WASHINGTON (Reuters) - Affordability will be a deciding factor in the U.S. Air Force’s drive to develop a new long-range bomber, the top general in the service said on Thursday, underscoring that he was not looking for an “extravagant” design.
Air Force Chief of Staff General Norton Schwartz said it was critical that the military and industry come up with an airplane design that was affordable enough to be built in significant numbers and could be ready for delivery in the mid-2020s.
He said the Air Force wanted to avoid a repeat of its experience with the bat-wing B-2 stealth bomber built by Northrop Grumman Corp. (NOC.N).
The Air Force initially planned to build 131 of the long-range heavy B-2 bombers, but high development and operational costs, coupled with the end of the Cold War pared the order to just 21 planes -- each estimated to cost about $2 billion.
“We are not going to do the B-2 again. That is not in the cards,” Schwartz said after a speech hosted by the Center for Strategic and International Studies, a Washington think tank.
Northrop, Boeing Co (BA.N) and Lockheed Martin (LMT.N) are eyeing possible bids for the new long-range bomber, one of few new development programs that the Pentagon is committing to funding even as it starts to cuts $487 billion from its planned spending over the next decade.
Schwartz said the Air Force had learned its lesson on the B-2 bomber program. “We are going to make our best effort to not overdesign an airplane,” he said, noting that the bomber would have to meet certain needs, including interfacing with existing spy planes, electronic warfare platforms and other sensors.
“We are not intent on delivering a capability that is extravagant, that is excess to our absolute needs,” he said, adding that the new bomber could be improved over time.
Rebecca Grant, an aviation expert who released a report on the new stealth bomber this week, said the Pentagon’s decisive commitment to proceeding with a new bomber marked a “huge change” after years of discussion about a “family of long-range strike” capabilities that could d have included cruise missiles, intercontinental ballistic missiles and unmanned planes.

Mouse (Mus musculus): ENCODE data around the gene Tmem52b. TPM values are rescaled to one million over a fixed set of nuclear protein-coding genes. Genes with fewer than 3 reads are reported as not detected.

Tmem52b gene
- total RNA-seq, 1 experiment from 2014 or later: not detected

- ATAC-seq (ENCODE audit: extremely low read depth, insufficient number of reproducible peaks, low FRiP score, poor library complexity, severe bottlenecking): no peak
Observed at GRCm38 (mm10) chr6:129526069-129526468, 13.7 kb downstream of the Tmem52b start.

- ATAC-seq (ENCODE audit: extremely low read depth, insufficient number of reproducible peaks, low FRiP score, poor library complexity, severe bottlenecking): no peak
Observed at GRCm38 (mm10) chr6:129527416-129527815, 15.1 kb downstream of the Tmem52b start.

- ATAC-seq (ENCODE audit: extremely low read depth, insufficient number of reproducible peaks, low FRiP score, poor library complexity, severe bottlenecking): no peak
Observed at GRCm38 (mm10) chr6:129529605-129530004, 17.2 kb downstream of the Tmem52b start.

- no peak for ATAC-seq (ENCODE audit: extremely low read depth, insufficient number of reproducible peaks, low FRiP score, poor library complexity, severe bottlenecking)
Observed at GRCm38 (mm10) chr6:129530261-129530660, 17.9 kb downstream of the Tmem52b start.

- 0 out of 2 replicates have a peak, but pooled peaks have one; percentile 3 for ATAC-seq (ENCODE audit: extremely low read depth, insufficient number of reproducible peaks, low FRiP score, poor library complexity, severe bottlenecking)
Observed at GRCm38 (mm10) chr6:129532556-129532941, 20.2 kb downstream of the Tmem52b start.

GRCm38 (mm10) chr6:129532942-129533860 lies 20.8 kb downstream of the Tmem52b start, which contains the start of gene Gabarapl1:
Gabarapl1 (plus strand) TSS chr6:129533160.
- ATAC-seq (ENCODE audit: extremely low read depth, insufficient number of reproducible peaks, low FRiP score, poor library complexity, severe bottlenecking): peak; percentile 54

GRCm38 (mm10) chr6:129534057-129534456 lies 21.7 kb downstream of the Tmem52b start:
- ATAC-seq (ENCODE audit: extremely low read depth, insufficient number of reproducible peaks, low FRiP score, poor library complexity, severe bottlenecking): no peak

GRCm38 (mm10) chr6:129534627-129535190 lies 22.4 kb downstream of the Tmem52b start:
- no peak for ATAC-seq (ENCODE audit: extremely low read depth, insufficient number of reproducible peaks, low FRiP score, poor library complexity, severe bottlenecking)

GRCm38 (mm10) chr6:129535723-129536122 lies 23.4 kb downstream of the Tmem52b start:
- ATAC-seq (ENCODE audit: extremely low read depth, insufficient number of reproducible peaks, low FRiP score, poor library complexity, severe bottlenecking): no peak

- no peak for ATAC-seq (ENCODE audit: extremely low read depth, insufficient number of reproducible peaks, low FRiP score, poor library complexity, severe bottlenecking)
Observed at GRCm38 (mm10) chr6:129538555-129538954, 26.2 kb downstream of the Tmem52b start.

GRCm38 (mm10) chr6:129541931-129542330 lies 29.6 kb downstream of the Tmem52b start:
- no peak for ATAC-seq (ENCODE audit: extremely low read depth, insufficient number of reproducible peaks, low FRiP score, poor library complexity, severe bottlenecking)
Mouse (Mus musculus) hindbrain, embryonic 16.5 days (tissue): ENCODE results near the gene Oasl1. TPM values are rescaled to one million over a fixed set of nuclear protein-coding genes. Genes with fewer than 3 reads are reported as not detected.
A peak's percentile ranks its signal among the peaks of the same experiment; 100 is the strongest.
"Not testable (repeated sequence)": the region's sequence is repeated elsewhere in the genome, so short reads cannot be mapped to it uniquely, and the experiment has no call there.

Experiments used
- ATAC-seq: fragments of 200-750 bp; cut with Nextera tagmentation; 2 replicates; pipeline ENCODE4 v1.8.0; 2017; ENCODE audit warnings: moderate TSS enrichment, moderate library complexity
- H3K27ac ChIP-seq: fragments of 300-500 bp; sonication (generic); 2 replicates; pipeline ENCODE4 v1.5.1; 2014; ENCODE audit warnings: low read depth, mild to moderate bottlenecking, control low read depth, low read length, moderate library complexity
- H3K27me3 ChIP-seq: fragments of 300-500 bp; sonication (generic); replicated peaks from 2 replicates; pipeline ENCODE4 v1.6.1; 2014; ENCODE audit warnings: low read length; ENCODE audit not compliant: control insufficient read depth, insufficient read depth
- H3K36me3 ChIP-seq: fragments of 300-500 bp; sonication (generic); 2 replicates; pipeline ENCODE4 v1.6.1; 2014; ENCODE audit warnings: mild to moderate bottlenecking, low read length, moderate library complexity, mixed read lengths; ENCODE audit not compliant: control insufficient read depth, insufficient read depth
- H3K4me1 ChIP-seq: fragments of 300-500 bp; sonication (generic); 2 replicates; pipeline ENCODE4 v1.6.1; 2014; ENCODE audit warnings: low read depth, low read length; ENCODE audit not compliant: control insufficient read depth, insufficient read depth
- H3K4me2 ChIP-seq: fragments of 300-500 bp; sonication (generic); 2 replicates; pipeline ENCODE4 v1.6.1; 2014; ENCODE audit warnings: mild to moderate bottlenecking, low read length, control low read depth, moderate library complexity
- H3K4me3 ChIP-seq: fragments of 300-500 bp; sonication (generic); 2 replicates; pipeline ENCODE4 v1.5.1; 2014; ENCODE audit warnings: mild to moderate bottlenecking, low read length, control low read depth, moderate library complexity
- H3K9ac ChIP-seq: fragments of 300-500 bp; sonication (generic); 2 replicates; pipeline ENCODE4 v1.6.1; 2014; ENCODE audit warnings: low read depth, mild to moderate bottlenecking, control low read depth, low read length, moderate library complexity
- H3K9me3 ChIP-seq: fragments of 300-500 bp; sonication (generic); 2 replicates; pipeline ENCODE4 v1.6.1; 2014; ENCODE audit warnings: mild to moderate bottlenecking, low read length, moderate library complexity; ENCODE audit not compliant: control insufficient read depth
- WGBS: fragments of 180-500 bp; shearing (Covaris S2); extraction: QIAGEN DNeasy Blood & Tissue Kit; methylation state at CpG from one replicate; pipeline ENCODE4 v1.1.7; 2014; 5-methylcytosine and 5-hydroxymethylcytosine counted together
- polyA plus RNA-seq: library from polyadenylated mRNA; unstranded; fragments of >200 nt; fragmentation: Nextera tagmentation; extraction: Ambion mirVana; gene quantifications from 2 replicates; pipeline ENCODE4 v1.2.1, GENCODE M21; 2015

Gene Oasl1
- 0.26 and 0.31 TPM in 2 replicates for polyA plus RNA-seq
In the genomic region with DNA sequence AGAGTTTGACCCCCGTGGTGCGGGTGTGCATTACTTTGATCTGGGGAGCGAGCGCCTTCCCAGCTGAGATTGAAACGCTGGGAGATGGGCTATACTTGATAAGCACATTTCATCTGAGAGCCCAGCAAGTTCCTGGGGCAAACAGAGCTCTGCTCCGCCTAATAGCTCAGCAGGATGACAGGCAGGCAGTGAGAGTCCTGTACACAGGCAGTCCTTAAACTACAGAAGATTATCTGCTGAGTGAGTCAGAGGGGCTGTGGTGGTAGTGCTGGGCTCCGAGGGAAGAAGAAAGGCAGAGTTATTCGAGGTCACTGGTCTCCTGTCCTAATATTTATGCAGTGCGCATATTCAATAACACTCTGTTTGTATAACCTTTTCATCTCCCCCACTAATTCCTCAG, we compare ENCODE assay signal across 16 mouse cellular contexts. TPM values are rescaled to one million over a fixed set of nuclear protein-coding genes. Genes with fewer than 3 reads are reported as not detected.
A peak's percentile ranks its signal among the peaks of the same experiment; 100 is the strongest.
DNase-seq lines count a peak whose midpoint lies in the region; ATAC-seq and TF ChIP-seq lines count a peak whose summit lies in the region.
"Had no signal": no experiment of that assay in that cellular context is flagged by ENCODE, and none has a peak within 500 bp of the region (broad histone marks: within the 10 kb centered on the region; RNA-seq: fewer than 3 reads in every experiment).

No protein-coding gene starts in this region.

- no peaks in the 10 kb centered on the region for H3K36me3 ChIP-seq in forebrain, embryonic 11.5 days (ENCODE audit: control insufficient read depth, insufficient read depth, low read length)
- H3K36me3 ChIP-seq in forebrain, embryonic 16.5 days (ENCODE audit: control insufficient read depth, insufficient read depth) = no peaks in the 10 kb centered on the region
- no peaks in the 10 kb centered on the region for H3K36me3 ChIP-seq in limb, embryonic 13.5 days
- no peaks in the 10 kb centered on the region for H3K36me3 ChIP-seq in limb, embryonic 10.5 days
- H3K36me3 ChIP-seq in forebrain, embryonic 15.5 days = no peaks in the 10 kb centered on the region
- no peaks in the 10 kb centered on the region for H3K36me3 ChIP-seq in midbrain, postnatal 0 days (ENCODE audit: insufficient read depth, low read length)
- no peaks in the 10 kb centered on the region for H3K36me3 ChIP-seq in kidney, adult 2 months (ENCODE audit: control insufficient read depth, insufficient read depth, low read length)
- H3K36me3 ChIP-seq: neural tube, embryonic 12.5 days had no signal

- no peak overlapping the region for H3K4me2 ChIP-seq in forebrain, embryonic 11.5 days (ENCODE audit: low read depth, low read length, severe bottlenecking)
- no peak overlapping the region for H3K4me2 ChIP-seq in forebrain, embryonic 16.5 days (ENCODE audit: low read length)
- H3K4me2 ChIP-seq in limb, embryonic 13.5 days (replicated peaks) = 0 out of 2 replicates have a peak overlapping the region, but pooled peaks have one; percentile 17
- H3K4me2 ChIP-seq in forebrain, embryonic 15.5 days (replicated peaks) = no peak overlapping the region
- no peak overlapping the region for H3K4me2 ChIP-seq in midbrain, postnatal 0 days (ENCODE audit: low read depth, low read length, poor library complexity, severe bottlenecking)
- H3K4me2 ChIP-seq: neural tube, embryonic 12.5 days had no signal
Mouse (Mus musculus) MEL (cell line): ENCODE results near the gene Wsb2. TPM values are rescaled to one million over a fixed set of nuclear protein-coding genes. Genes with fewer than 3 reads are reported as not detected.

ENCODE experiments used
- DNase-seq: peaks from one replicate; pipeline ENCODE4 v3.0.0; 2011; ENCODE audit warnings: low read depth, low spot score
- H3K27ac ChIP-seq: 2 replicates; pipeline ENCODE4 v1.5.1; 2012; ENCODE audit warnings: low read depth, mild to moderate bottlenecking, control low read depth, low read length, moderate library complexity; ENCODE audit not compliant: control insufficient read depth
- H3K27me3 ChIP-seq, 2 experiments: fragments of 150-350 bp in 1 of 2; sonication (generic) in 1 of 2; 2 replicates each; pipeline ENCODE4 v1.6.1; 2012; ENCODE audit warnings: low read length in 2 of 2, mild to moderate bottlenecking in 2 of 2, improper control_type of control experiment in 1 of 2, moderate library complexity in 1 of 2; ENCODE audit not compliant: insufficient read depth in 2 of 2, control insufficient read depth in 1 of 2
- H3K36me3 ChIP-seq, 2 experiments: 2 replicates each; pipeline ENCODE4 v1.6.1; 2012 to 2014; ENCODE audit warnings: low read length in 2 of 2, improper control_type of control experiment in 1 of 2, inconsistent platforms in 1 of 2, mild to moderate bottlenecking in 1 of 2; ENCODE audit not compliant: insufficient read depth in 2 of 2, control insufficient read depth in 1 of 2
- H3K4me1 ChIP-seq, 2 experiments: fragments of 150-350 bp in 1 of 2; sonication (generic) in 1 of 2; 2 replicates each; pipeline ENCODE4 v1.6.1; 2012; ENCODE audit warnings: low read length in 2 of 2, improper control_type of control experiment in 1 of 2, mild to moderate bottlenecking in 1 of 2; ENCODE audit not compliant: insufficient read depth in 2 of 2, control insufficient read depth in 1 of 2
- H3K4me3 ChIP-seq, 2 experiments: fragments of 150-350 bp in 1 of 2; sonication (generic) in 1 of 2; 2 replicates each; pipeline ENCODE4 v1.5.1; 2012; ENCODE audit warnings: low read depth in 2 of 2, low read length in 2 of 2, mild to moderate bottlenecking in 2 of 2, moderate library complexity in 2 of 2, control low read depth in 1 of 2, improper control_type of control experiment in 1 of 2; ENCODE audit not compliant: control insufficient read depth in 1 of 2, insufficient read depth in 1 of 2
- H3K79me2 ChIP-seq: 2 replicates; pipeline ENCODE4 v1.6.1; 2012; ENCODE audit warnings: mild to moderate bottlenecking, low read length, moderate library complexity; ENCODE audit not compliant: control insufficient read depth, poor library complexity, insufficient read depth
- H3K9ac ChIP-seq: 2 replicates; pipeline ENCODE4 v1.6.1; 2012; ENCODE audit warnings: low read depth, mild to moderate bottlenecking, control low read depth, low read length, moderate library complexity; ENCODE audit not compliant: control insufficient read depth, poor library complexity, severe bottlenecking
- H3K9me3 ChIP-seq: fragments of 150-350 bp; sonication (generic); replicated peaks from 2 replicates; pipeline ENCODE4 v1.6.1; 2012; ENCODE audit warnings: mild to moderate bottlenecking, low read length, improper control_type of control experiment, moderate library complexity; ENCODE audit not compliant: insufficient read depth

In the report, she said the shift made sense given the Pentagon’s pivot toward the Asia Pacific region, and noted that several events during 2011 had underscored the importance of long-range strike weapons, including the use of B-2 bombers to hit hardened aircraft shelters in Libya.
B-2 bombers also stood ready as part of a back-up plan for the attack that killed Osama bin Laden in April, she said.
She acknowledge budget constraints, but said she believed industry could design an aircraft that would at least have super sonic dash speeds. Stealth was a given these days, but many other capabilities would be integrated on the new bomber.
Experts are calling for a fleet of 200 new bombers, but some wonder if the Pentagon can afford that many new aircraft at a time when defense spending is being cut sharply.
Grant argued in the report that the cost of developing a new bomber would be substantial, the Pentagon eyeing a price per plane of around $550 million.
But that was in line with other acquisition programs, including a $35 billion program to build new refueling tankers based on Boeing’s commercial 767 airliner, and well below the amount likely needed for development of a new nuclear submarine.
The cost of the new bomber program would not be certain until the Pentagon picked a design and set yearly quantities, probably sometime after 2018, Grant wrote in the report.
Reporting By Andrea Shalal-Esa; Editing by Bernard Orr